The medical literature has described more than 50 modalities of nonpharmacologic, pharmacologic, and surgical therapy for knee and hip OA. Despite the development of several National and Regional Guidelines to guide clinicians, allied healthcare professionals, and patients in their choice of treatment to manage knee and hip OA, there have been no internationally agreed-on and universally applicable guidelines for management.

In September 2005, OARSI convened a meeting of an international, multidisciplinary committee of experts to critically review all existing evidence-based and consensus guidelines as well as the recent research evidence and to develop up-to-date, evidence-based, globally relevant consensus recommendations for management of knee and hip OA in 2007.

The guidelines development team consisted of 16 experts in primary care, rheumatology, orthopaedics, and evidence-based medicine from the United States, the United Kingdom, France, the Netherlands, Sweden, and Canada. Using the validated appraisal of guidelines research and evaluation instrument, the team reviewed 23 existing guidelines published between 1945 and January 2006 and generated a core set of management modalities based on the agreement between guidelines.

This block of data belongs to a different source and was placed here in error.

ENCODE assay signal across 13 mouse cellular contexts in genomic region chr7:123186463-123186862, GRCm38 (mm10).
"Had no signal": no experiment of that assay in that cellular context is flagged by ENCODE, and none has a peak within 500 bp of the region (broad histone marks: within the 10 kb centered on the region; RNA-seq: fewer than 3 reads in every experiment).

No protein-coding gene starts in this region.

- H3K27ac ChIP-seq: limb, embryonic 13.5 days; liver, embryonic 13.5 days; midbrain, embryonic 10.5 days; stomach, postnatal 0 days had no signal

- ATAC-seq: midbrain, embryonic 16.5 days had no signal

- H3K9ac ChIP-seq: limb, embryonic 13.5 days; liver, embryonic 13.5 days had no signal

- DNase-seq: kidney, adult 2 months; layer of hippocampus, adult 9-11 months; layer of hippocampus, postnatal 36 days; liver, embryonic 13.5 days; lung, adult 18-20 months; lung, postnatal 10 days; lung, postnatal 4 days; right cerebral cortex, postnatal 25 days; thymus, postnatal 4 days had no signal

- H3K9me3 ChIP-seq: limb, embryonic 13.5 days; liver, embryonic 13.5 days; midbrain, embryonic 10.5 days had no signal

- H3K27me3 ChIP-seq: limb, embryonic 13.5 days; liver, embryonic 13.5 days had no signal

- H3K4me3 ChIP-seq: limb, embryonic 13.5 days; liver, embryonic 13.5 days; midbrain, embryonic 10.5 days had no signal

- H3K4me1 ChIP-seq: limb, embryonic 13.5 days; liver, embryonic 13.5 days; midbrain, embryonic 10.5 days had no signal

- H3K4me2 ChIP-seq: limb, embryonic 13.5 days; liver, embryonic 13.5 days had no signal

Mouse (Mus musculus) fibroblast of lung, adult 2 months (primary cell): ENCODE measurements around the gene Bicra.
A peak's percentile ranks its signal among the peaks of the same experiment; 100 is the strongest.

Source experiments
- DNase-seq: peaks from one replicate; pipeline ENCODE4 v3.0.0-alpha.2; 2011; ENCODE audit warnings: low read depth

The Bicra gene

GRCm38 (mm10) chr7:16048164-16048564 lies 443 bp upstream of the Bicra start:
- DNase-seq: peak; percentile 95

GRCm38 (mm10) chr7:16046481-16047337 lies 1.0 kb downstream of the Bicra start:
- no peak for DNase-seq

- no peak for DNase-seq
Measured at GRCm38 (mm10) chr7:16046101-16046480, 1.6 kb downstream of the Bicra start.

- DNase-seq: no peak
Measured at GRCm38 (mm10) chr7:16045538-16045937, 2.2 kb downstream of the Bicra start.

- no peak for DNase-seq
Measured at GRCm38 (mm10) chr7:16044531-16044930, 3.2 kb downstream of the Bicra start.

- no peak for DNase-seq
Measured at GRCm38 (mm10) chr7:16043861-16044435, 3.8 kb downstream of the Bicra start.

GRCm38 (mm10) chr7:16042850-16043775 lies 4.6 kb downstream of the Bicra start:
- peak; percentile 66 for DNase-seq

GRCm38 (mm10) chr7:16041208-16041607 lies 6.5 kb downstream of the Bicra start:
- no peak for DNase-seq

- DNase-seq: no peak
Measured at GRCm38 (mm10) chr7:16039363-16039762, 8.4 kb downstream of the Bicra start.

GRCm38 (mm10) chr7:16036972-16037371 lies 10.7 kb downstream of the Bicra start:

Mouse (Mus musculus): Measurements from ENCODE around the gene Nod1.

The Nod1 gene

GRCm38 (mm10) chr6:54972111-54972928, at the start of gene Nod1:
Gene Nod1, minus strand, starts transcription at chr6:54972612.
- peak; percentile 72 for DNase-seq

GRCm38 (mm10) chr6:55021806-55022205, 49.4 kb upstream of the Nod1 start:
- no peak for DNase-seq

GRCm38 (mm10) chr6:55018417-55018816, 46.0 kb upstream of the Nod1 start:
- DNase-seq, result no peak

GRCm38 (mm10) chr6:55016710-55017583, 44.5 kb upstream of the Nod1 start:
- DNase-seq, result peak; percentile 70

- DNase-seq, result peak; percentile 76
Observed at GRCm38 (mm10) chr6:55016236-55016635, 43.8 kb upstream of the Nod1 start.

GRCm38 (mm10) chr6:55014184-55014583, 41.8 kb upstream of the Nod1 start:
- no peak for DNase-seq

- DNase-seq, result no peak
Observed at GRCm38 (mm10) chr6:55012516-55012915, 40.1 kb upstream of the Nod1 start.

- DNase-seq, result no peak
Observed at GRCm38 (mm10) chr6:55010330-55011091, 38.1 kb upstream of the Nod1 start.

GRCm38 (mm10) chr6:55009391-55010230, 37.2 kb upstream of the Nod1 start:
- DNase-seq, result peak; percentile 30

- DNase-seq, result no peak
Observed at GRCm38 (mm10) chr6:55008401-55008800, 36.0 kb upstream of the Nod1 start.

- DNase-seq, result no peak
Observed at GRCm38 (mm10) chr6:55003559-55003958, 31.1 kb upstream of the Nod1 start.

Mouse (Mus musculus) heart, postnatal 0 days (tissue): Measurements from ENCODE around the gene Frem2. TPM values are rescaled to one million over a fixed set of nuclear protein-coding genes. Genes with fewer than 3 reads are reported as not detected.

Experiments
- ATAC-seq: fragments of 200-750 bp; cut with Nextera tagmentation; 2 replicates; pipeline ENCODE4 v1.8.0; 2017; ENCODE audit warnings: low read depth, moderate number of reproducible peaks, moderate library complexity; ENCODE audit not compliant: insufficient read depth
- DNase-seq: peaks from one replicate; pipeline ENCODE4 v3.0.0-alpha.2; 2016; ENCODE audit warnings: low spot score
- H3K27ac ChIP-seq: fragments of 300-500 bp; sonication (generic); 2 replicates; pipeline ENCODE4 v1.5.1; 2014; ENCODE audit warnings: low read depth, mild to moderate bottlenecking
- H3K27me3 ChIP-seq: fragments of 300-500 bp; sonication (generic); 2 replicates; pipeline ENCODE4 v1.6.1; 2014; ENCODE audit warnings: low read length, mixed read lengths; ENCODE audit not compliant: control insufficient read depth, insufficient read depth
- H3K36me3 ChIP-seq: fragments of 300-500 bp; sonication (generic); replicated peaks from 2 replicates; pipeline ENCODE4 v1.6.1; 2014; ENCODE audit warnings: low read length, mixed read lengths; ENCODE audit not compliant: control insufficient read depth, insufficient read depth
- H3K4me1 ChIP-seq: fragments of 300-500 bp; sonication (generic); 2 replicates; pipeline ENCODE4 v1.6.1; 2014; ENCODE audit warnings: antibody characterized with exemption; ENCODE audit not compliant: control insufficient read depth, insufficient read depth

Evidence before 2002 was based on a systematic review by the European League Against Rheumatism, and subsequent evidence was updated with use of MEDLINE, EMBASE, CINAHL, AMED, the Cochrane Library, and health technology assessment reports. Whenever feasible, effect size (ES), number needed to treat, relative risk or odds ratio, and cost per quality-adjusted life years gained were estimated. A Delphi exercise was used to produce consensus recommendations, and a visual analog scale was used to determine the SOR for propositions relating to each modality.